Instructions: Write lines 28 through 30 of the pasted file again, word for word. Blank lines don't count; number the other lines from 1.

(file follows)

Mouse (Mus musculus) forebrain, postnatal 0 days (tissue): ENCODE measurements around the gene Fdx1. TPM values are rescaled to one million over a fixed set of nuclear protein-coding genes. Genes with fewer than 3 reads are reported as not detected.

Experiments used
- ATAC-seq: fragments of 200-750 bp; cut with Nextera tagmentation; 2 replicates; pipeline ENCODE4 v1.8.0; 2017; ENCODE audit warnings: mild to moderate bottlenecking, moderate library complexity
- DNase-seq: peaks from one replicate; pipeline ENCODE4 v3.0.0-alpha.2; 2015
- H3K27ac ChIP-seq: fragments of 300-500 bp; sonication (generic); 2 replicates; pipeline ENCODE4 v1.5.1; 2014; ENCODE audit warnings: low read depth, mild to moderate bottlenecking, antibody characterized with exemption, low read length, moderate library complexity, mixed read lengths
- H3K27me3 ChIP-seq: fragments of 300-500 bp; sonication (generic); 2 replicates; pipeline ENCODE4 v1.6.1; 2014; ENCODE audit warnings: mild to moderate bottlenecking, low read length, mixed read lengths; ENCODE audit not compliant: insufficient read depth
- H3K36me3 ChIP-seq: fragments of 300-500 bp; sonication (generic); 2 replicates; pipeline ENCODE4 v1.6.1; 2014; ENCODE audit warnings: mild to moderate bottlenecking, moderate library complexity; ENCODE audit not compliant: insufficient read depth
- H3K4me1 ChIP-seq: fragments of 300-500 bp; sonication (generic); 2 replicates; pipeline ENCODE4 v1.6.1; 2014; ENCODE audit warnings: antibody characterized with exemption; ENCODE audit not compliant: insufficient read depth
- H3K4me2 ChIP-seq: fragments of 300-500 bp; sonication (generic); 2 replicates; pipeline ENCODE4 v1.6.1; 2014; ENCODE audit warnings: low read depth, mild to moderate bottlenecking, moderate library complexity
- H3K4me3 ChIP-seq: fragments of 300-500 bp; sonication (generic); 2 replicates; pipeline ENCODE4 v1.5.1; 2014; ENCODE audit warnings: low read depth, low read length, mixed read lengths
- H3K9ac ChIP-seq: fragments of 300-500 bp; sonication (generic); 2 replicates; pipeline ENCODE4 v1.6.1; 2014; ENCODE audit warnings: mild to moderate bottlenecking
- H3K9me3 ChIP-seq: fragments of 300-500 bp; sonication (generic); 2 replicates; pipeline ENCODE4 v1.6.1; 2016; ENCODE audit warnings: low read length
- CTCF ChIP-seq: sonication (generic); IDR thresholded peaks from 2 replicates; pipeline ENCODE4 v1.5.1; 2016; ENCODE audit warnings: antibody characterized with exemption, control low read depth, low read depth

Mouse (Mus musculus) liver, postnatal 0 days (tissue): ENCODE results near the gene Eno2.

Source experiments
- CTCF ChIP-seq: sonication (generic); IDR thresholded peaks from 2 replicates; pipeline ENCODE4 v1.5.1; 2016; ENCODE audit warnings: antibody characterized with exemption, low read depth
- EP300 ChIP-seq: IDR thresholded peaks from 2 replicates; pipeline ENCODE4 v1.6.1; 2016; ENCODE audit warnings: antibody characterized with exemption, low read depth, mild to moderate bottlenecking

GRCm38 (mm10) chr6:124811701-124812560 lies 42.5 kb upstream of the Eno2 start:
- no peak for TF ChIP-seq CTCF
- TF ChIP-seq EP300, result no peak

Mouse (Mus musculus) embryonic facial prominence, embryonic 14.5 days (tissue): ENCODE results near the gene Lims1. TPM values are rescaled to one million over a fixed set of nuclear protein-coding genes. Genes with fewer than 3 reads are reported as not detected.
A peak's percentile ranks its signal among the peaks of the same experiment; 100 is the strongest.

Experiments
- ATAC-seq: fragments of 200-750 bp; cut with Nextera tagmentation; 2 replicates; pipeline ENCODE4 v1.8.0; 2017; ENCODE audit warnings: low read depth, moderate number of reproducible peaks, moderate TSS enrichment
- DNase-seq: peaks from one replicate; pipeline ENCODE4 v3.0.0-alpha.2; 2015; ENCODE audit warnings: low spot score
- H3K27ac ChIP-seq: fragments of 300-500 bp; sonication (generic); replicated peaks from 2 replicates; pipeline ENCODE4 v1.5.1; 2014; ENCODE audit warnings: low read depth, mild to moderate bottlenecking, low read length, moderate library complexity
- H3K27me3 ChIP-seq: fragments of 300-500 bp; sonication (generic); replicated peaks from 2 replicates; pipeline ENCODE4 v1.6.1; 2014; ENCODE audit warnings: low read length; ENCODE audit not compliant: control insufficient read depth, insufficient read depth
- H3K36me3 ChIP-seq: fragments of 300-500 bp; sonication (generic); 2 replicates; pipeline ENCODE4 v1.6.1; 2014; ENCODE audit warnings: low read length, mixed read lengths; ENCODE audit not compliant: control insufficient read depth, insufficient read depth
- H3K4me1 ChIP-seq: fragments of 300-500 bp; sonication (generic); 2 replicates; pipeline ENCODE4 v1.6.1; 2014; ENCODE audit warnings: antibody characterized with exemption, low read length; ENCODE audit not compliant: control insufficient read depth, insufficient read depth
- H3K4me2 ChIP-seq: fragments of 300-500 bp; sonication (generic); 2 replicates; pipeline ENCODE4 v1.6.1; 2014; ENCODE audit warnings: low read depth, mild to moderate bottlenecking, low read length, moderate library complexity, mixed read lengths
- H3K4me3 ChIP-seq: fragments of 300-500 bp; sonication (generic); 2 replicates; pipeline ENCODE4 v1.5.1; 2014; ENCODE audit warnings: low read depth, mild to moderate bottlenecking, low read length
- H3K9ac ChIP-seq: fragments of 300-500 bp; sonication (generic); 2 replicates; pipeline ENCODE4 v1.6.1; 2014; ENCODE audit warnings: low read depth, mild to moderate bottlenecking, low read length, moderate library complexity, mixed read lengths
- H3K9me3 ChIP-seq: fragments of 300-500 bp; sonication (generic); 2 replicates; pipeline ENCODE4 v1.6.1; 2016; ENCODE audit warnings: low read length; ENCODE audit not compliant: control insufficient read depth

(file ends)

- H3K36me3 ChIP-seq: fragments of 300-500 bp; sonication (generic); 2 replicates; pipeline ENCODE4 v1.6.1; 2014; ENCODE audit warnings: low read length, mixed read lengths; ENCODE audit not compliant: control insufficient read depth, insufficient read depth
- H3K4me1 ChIP-seq: fragments of 300-500 bp; sonication (generic); 2 replicates; pipeline ENCODE4 v1.6.1; 2014; ENCODE audit warnings: antibody characterized with exemption, low read length; ENCODE audit not compliant: control insufficient read depth, insufficient read depth
- H3K4me2 ChIP-seq: fragments of 300-500 bp; sonication (generic); 2 replicates; pipeline ENCODE4 v1.6.1; 2014; ENCODE audit warnings: low read depth, mild to moderate bottlenecking, low read length, moderate library complexity, mixed read lengths